Archive for January, 2017|Monthly archive page
My engagement with the Family Tree began when I started to sketch it out based on a conversation with my paternal grandmother. Here is a picture of her that came to light just this weekend – being a rainy one, I spent much of it working on the online version of the Tree.
Originally I drew it out on an A1 piece of graph paper with a pencil. I went on to interview my maternal grandmother and grandfather, adding to the annotated freehand Tree. In time I added my wife’s Irish family, the backbone of that bit coming from a wander around an old Co. Louth cemetery with a notebook in hand.
In 2013, to enable me to share it with an older relative abroad I copied the handwritten diagram into a piece of easily accessible software. When I started the analogue Tree I expected to get back at best 3 or 4 generations based on living memory. As my family (to the best of my knowledge) were from – besides England – Germany, Poland, USA, Netherlands and possibly other bits of Eastern Europe, a peripatetic lot, I pictured lost and destroyed records where there even were records. These stones rolled and bureaucracy would probably not have been able to keep pace. However the advantage of the digital Tree is that it connects to other digital Trees. You can work your way back like a logic puzzle. I made my way back, obsessively working till the early hours, to 1730 …to 1544 …to 1499! 1499 in Prague.
I now have a Tree with 651 leaves (346 representing deceased family members). Exactly 50/50 male/female. The most common names: Patrick and Sarah. Birthplaces from Australia to Italy. Places of death from Kazakhstan to Israel. The highlights include finding…
- 5 Sirs
- 2 MPs
- 1 privy councillor
- a link to the Faroe Isles
- the founders of University College Hospital, London – where both my kids were born
- the co-founders of University College London – where I have been hanging out this very day
- the first Jew to become an English barrister
- the first Jew to become an English Baronet
- the founder of JFS (the Jewish Free School)
- a mysterious family branch in the USA
- and at the end of this weekend’s activities an international Communist leader…
Karl Radek , who crossed paths with the likes of Rosa Luxemburg and Walter Rathenau, travelled on the famous sealed train from Switzerland to Russia with Lenin (1917), and did time in Moabit prison in Berlin after the Spartacist Uprising in Germany (1919). An honest to goodness 100% bona fide revolutionary. He totally looks the part too…
This morning I was talking to Enfant Terrible No. 1 (who is currently doing a Philosophy course) about Camus and Existentialism. I mentioned Sisyphus, an important figure for Camus, and the image that first comes to mind when I think back to my undergraduate studies of Camus, alongside the killing of the Arab on the beach.
This evening I was working on my family tree and added Karl Radek, a cousin of my grandmother Dora, and an international Communist leader to boot (in the Soviet Union after the Russian Revolution). His real name was Karol Sobelsohn and he took the name Radek from a favourite character, Andrzej Radek, in ‘Syzyfowe prace‘ (‘The Labour of Sisyphus’), written in 1897 by Stefan Żeromski.
Sisyphus coming up twice in 12 hours – a bit Twilight Zone but I imagine he’ll be happy to be remembered.
I’ve always winced at the phrase ‘Bucket List’ – it smacks of inauthenticity. There was an awful looking movie about a decade ago which I avoided, much though I like Jack Nicholson and Rob Reiner. I think that may have done much to mainstream the concept but I’ve no idea where it originates from or how far back it goes.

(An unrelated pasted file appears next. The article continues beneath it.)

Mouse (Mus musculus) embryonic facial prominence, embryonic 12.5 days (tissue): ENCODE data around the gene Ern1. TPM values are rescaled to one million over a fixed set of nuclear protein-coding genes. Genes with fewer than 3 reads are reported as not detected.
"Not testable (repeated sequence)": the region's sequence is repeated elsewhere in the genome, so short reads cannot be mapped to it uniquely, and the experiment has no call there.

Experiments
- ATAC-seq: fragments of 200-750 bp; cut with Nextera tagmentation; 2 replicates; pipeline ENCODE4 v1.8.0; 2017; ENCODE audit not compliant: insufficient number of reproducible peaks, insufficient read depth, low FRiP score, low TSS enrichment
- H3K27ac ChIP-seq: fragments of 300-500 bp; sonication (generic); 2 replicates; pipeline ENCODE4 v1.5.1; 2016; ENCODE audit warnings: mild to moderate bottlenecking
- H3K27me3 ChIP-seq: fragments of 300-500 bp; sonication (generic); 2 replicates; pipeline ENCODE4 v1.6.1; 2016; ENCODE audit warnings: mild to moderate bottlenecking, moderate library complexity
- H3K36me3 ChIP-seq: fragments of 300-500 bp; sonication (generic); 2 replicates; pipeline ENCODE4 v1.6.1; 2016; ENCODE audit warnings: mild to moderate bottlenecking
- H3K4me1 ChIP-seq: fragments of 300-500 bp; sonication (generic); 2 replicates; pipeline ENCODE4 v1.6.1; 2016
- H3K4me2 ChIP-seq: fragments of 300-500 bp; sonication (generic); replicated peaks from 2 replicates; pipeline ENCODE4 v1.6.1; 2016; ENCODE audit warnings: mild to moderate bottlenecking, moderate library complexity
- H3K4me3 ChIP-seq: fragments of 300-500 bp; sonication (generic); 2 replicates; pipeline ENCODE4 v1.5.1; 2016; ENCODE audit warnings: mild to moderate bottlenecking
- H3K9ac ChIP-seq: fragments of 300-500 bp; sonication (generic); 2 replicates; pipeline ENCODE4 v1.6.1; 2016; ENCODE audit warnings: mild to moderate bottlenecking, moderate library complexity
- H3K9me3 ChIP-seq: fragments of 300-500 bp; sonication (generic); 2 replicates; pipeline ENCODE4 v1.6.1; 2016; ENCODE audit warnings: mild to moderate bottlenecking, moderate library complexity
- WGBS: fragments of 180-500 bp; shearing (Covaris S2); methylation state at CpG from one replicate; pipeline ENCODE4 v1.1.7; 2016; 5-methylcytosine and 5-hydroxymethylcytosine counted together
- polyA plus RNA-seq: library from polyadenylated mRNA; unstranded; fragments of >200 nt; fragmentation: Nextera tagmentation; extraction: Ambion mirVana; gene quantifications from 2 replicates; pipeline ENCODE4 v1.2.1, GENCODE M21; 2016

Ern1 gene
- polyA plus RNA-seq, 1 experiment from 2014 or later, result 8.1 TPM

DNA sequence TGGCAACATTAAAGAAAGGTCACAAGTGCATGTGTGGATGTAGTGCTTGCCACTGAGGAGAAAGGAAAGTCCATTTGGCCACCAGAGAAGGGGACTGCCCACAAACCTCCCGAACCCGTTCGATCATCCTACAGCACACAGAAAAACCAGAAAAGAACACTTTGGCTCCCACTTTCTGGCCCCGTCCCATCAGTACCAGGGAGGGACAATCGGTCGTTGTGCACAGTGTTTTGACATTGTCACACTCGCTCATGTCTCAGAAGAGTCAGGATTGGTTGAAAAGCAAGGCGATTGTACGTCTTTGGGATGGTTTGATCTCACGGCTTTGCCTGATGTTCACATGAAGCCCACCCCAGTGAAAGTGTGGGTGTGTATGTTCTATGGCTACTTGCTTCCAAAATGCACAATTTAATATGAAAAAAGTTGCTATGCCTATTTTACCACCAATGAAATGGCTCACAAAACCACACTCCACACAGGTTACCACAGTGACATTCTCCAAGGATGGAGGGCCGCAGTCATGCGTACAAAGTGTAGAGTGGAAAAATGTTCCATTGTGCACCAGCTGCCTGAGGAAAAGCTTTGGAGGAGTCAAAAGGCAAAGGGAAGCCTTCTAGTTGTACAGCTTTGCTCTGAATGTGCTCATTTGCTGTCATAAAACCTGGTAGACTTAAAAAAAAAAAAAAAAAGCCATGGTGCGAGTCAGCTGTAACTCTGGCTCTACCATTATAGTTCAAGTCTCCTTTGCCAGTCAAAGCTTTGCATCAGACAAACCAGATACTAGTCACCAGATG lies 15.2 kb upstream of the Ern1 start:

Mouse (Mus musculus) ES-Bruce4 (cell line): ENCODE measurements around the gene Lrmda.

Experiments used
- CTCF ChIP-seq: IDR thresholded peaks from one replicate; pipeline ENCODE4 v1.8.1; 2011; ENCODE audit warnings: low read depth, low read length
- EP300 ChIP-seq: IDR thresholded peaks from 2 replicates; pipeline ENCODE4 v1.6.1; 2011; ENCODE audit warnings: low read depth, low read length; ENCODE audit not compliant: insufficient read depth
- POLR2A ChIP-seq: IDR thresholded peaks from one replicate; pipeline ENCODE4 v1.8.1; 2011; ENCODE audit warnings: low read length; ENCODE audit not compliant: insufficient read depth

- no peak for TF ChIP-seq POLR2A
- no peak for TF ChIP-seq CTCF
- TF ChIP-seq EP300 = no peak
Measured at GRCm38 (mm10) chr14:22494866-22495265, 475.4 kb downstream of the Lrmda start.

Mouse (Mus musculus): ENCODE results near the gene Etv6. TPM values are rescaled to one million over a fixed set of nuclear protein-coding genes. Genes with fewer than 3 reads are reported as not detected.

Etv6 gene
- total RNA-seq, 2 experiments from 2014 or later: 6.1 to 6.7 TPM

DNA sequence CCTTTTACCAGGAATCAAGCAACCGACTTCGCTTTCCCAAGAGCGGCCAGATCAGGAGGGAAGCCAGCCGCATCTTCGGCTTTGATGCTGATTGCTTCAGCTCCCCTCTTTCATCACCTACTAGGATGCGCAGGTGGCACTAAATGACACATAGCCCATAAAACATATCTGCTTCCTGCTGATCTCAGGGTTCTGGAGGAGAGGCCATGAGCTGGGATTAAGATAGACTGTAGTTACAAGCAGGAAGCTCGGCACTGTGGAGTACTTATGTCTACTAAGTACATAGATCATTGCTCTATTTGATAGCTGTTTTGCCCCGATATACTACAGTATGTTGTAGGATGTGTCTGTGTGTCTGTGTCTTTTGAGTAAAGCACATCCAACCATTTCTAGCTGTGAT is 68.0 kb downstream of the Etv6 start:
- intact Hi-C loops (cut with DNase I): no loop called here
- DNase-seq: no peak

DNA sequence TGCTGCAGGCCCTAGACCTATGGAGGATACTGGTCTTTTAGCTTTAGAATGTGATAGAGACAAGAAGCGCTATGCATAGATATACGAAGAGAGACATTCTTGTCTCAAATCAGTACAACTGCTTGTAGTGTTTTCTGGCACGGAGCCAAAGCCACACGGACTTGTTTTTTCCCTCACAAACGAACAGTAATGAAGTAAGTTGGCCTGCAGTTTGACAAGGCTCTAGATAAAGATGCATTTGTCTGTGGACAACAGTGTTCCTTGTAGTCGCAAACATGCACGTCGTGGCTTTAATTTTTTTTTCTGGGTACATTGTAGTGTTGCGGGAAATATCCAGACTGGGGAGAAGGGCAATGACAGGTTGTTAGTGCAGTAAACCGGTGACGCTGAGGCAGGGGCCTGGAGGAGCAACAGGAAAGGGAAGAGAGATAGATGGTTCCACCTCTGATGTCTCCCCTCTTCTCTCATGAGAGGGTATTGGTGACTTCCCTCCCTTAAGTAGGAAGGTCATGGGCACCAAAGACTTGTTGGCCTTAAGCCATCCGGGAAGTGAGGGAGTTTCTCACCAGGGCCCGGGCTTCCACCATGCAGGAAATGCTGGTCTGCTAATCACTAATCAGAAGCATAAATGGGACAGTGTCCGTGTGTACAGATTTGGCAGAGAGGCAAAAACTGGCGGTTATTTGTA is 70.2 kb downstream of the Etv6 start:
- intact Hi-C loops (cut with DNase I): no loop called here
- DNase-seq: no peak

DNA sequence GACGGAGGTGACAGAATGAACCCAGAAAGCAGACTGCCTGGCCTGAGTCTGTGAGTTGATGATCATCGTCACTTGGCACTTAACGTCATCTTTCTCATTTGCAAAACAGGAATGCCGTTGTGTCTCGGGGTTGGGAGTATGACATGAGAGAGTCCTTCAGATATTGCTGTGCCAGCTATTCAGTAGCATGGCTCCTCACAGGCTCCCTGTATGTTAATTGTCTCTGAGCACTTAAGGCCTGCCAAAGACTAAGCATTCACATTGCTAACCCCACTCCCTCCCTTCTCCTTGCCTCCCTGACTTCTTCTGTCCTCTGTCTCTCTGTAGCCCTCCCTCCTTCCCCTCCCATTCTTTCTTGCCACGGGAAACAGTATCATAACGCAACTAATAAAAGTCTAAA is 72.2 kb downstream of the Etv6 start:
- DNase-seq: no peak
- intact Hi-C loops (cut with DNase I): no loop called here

Last night I went to the Late Shift Extra at the National Portrait Gallery to hang out at Everything You Can Imagine Is Real. The NPG was a favourite in teenage years as it gave a face to much of the literature and history I was learning about. In recent years I’ve done some pro bono consultancy on the Gallery’s digital strategy. And me and the Mrs go every year to the BP Portrait Award exhibition. Even if I wasn’t such a long-term fan, I love galleries and museums after dark – there’s something slightly naughty about it.
As I came in to the Gallery yesterday evening I bumped into Martyn Ware of Illustrious, Heaven 17, Human League and BEF. We had a chat about the future of energy and Port Merrion and stuff. I know Martyn a bit from the early days of BAFTA Interactive. He curated the Everything You Can Imagine Is Real evening to complement the Picasso portraits exhibition currently showing at the NPG.
“Everything you can imagine is real.”
- Pablo Picasso
I like the quote for giving equal value to the outer and inner world; for putting conscious thought, the dreamed, the imagined and the unconscious on a level playing field.
Some of the playing I most enjoyed last night was a short performance by dancer Vanessa Fenton to Martyn’s reworking of Parade by Eric Satie. I listen to Satie often when I’m writing as his work features on my Music To Write To playlist.
Parade was a ballet by Satie for Diaghilev’s Ballets Russes in 1917 on which he collaborated with Cocteau (scenario), Massine (choreography) and Picasso (sets). Vanessa’s costume by Bruce French in midnight blue and deep-sea green was redolent of the era.
I also enjoyed a performance by the Radiophonic Workshop, famous scion of the BBC, forever associated with the Dr Who theme tune, and no doubt a significant influence on Martyn and his electro-pop pioneers in Sheffield. They premiered a new composition with visuals derived by Obsrvtry from Picasso. In the middle of it the theremin, that quintessential early electronic instrument, which had been sitting tantalisingly towards the front of the stage, went into action. The previous act, White Noise, had deployed some electronic glove instrument through which hand gestures shaped the sounds but the Theremin is the real shit. It was created by Russian Leon Theremin in 1920 and graced movie soundtracks from Hitchcock’s Spellbound (with its Surreal visuals by another Spanish painter, Salvador Dali) to The Day The Earth Stood Still (a precursor of this year’s Arrival).